WASHINGTON, D.C. -- August 15, 2003 -- A lax rule concerning tire pressure monitoring systems was arbitrary and violated safety requirements, according to a decision by the United States Court of Appeals for the Second Circuit. The rule did not meet the standards of the Transportation Recall Enhancement, Accountability, and Documentation Act (TREAD), which requires car manufacturers to install tire monitoring systems that indicate when a tire is "significantly under-inflated."
Issued by the National Highway Traffic Safety Administration (NHTSA), the rule gave automakers the option to install either of two types of tire monitors -- a model that shows when any of four tires are 25 percent below normal, or another model that shows when one tire is 30 percent under-inflated. The one-tire 30 percent model is the least reliable, because it does not produce a warning when the tire pressure falls in two, three, or four of the vehicle's tires at the same time and in roughly equal amounts. According to NHTSA records, this type of situation occurs in about half the cases of under-inflated tires. Also, this monitoring system does not function on bumpy or gravel roads.
In comparison, the four-tire, 25 percent system allows drivers to know when one or several tires are under-inflated. The NHTSA noted that 124 deaths and 8,722 injuries per year would be prevented by the four-tire 25 percent system, but only 79 deaths and 5,176 injuries would be prevented by the one-tire 30 percent system.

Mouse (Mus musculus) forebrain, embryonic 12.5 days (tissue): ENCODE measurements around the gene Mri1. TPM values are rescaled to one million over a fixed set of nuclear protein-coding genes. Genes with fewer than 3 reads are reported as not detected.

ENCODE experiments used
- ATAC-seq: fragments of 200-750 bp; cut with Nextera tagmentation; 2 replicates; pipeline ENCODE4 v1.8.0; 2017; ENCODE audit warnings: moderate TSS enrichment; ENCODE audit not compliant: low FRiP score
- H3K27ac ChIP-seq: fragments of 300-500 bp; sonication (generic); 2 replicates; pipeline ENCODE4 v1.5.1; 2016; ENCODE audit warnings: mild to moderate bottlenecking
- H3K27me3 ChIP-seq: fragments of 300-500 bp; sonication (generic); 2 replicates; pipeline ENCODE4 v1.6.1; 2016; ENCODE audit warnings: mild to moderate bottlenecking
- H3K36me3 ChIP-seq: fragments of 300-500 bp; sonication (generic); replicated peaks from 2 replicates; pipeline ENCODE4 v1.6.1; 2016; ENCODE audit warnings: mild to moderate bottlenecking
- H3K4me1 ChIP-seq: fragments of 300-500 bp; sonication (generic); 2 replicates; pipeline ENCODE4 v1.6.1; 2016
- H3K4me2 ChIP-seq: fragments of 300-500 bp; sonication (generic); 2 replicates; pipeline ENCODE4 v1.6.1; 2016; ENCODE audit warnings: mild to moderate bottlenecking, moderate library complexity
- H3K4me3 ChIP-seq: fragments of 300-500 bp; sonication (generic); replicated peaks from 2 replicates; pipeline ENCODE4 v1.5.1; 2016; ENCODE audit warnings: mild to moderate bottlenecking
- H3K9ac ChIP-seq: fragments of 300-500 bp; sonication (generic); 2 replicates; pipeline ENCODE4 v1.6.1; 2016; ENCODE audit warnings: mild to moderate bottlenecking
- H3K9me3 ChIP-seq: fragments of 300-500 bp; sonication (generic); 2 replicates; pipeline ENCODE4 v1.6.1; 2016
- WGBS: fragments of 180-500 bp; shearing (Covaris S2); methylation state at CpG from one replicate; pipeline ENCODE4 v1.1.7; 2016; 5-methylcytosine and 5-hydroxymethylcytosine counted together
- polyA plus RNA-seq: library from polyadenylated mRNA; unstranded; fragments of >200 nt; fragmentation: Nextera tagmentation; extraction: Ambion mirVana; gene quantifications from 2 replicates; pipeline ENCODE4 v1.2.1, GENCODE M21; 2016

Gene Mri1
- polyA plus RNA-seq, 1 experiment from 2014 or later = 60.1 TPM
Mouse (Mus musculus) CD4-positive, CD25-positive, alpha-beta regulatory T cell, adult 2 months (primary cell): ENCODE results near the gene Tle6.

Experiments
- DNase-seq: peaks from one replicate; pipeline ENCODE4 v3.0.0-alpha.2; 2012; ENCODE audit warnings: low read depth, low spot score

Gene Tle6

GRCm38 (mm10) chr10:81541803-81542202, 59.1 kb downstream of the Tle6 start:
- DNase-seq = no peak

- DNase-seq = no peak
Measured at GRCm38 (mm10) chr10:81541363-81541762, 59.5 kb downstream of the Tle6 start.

The Court of Appeals concluded that the four-tire 25 percent system can prevent more injuries, save more lives, and be more cost-effective than the other system, taking into account both safety and benefits. It ordered the National Highway Traffic Safety Administration (NHTSA) to rewrite the regulation to reflect this view.
The "...economic advantages of a standard cannot be considered without reference to the associated safety concerns," the Court said. It noted that the added cost to the manufacturer of a system that worked all of the time, rather than about half of the time, was less than $10 per car. "The adoption of the four-tire, 25 percent standard alone is the most cost effective means of preventing the crashes caused by significantly under-inflated tires," the Court said.
The lawsuit was brought by three nonprofit consumer groups -- New York Public Interest Research Group, the Center for Auto Safety, and Public Citizen. Public Citizen is a national advocacy group that represents consumers in Congress and in the courts. Its Auto Safety division works to improve highway safety by lobbying Congress to pass appropriate auto legislation, monitoring the Department of Transportation, and participating in lawsuits to force government action about auto safety issues.